Developing Generic Flight Schedules for Airport Clusters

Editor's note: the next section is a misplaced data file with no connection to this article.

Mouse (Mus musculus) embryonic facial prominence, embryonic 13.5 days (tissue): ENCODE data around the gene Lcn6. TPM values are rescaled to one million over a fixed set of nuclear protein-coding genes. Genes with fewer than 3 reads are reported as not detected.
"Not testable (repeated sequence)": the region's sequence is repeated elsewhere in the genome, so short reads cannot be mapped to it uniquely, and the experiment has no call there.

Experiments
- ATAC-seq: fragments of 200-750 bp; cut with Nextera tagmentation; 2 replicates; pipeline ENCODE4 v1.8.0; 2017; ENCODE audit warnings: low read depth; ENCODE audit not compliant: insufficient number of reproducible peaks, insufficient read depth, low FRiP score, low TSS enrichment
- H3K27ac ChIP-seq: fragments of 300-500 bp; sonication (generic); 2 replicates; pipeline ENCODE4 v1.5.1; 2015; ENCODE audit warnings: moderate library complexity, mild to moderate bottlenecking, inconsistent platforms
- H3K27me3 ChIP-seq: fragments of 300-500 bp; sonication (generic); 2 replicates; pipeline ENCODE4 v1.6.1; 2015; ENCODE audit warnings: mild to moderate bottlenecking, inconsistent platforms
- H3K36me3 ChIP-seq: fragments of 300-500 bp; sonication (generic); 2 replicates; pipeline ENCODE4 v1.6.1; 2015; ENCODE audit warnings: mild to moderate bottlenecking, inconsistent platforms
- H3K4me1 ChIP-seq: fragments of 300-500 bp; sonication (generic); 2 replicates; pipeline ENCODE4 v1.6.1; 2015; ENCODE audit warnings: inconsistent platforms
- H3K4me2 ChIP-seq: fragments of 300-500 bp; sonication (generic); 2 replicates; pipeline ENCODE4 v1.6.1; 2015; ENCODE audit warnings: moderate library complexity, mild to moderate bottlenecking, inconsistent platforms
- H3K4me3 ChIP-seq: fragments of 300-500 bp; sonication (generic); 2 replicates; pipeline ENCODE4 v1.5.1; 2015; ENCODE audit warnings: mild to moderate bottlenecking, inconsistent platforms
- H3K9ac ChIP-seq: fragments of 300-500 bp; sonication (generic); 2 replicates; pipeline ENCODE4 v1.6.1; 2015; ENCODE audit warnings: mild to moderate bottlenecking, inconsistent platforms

Airports have their operational focus on the short term. Nevertheless, a long term view is crucial for planning and developing their infrastructure and business. Airport models are proper for assessments and investigations in the field of airport research whereas such models often focus on single elements only. This scope is not sufficient to address the air transportation system as a whole. Therefore a generic airport model will be implemented that covers operational aspects, e.g. passenger and aircraft movement demand as well as resulting economic changes. The granularity should be as roughly as possible, reducing the complexity and computing time, but accurately enough to model crucial intra-airport relationships. The basis for the analysis build already designed airport clusters, i.e. the airport model does not represent one single airport but rather fits to an airport cluster. 7 clusters were identified and they are characterized by a certain number of attributes like the number of runways, aircraft movements and revenues. In order to assess intra-airport relationships a flight plan, the main model input, is necessary. Therefore a methodology of developing generic flight plans, one for each cluster, will be implemented out of a variety of real flight schedules of the cluster representatives. Statistical and probability distributions are used to determine a suitable daily/weekly distribution of arrival and departure flights and a list of typical flights of such an airport cluster. Every airport-specific data (origin/destination information, specific aircraft type etc.) are transferred into generic categories. Another important aspect to be issued is the future development of the attributes, especially aircraft movements. This is forecasted by an already implemented model called Forecast of Aircraft Movements, short FoAM. Basic approach is the assignment of each flight leg worldwide to a distance, passenger number and aircraft category. For each combination of distance and passenger numbers a typical fleet mix is defined. The forecasted worldwide growth of passenger demand and the empirically determined fleet mix is applied to all legs in order to derive a future scenario. Assuming a certain seat load factor, the growth of the aircraft movements can be deduced from the overall aircraft movements generated by all legs. The methodology will be implemented in JAVA and should be adaptable to category changes and further parameters. According to Figure 1, the objective is to get generic flight plans for future years on the basis of growth of passenger demand. Applying the methodology to an air transport network will show the functionality of the methodology and the possible development of the network in the long term.